Your home: Home maintenance ‘must dos’ as winter approaches

I cannot tell you how excited I am that fall is here! This is my time of year.  As a Realtor, you might think I would prefer the spring or summer when the market is really cranking. Please don’t get me wrong: I like it then, too. I am just a holiday guy at heart.  From Halloween, right on through to Thanksgiving and Christmas (and Hanukah and Kwanza).

But let’s not get too caught up in the holidays yet. As we prepare for family to visit and great memories to be made, let us also prepare our home for the changing of the seasons. So much of the repairs that I negotiate when a home sells are preventable. A little deferred maintenance goes a long way.

Before the temperatures plummet, contact a licensed HVAC company to clean and service your furnace and humidifier/humidistat. Not only will they insure that it is operating properly, they should also check to make sure that is sealed properly and not leaking any carbon dioxide into your home. CO2 can cause illness or, God forbid, death — so please service your furnace annually. Most companies will offer a package deal if you sign up for and A/C and furnace plan, FYI. Home buyers will almost always request that corroded furnaces be cleaned and repaired when called out on a property inspection.

Clogged gutters are almost always the culprit when water intrusion takes place in a home’s basement. When gutters or downspouts are clogged, the water just over flows and falls right next to the foundation wall. If proper grading or sloping of the ground cover around the home does not exist, typically the water will find its way into the home.

Gutter cleaning can be a messy job yet is much easier than cleaning water out of your basement. It only takes a few hours, a ladder and a hose — or you can hire it out. Whatever your strategy, please do not avoid this very necessary job. I speak from experience. One winter, while living in my first home, it started raining and then quickly transitioned to sleet and freezing rain. Little did I know (because I didn’t inspect them every other week like I should) that my gutters were packed with leaves. As my wife Leah and I were sitting by the fire, we started to hear water splashing on our front porch.  I looked out the window and saw water pouring over my gutters. Long story short, I stood on a ladder in the rain pouring bucket’s full of hot water into my gutters for about an hour until I got them thawed enough to pull out the leaves. Lesson learned the hard way.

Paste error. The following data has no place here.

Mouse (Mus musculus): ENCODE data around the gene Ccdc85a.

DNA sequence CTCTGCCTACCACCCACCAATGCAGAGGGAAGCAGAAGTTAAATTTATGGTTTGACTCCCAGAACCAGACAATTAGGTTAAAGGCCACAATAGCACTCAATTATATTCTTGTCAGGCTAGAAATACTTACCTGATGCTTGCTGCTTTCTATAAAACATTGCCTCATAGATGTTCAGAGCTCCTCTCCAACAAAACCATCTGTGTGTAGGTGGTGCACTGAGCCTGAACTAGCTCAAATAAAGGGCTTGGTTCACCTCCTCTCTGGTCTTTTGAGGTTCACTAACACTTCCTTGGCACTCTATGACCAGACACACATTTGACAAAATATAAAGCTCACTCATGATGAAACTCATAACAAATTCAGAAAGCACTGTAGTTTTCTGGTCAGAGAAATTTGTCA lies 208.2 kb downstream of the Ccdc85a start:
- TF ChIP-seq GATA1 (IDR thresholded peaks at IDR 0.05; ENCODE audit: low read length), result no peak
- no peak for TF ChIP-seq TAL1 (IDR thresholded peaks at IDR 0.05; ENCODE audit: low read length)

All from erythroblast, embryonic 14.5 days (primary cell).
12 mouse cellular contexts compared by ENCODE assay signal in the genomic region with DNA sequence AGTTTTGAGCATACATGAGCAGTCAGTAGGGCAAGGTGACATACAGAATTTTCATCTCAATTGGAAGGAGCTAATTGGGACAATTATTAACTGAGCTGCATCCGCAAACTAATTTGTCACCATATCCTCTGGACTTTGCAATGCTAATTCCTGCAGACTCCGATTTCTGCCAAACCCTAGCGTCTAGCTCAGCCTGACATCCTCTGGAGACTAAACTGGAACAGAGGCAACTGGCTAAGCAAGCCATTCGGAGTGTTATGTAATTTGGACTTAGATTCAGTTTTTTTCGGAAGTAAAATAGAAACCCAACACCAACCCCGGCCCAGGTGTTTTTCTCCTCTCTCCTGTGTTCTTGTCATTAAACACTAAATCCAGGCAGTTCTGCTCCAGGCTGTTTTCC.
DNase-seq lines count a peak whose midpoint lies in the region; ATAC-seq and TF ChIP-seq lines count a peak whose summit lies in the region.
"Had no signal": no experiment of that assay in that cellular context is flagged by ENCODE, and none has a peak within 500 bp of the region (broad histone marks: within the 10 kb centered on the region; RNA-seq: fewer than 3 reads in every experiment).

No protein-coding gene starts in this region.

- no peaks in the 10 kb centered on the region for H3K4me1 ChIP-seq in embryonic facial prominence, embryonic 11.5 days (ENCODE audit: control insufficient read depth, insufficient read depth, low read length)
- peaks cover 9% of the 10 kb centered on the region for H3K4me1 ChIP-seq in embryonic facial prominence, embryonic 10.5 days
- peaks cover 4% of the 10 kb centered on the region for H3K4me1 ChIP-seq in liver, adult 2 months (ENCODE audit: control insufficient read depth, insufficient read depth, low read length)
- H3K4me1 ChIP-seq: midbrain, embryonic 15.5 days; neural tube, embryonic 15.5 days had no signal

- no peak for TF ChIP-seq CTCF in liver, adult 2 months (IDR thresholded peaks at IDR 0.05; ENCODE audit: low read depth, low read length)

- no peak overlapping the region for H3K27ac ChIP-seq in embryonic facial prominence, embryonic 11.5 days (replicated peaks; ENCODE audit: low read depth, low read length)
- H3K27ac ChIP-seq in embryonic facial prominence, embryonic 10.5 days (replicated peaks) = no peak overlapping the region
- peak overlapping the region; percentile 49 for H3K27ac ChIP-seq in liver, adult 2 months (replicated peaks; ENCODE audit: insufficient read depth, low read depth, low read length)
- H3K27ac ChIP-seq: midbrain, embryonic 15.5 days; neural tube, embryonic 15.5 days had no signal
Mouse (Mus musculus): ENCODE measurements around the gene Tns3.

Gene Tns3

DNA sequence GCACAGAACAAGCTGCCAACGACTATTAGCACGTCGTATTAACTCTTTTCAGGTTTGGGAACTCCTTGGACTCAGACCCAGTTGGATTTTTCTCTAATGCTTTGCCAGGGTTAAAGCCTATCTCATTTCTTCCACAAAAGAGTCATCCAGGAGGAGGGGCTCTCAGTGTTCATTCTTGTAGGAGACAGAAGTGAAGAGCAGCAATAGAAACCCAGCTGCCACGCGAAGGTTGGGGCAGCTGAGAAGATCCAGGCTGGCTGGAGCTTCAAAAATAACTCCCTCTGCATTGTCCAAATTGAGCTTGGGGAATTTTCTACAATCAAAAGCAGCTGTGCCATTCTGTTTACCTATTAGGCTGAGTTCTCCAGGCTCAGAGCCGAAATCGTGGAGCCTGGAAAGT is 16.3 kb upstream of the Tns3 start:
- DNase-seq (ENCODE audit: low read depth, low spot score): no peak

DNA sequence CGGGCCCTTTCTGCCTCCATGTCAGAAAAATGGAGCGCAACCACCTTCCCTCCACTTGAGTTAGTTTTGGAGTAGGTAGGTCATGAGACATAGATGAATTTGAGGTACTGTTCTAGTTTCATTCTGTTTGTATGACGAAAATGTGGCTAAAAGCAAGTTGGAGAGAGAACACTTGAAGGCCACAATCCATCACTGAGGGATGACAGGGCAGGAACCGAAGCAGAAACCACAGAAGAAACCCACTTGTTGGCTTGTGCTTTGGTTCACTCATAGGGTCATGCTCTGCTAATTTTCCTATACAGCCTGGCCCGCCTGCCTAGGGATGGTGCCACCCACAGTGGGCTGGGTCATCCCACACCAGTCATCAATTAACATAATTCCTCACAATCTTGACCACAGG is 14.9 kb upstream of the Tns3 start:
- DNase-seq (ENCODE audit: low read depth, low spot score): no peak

I mentioned a fire earlier which brings me to my final suggestion. Regularly scheduled chimney cleanings and inspections. How often you ask? It depends on how you use your fireplace and how often. If you are a die-hard wood fire burner, you should have your chimney cleaned every year for sure and probably inspected by a licensed chimney sweep. If you live in an older home and have not had your chimney lined with a metal liner yet, you should certainly have your chimney inspected. Most of the older homes were built with a brick chimney containing an internal clay tile flue. Over the years, due to moisture, settling, and usage, these clay tiles develop gaps in between the tiles where the mortar has deteriorated. These gaps allow for gases to escape back into the home or for creosote and soot to build up which can cause a flue fire. Even if you only burn gas logs, the gases that I mentioned earlier can cause problems if allowed to re-enter your home through voids in the tiles. Kind of like forest fires, “Only you can prevent flue fires.”

We have partnered with some great service providers who are offering a discount to our clients for some of these preventative services — check out the video below for more:

NP Heating & Cooling
Offering $79.95 Furnace Clean and Tune-up

Shain Carpet Cleaning
Offering 10% off Carpet Cleaning

Beerman Lawn & Landspace
Offering 10% off Leaf Clean-Up AND
1/2 off your first mow when you sign up for 4 consecutive mow services

Noonshine Windows
Offering $99.00 for 200 lineal feet of gutter cleaning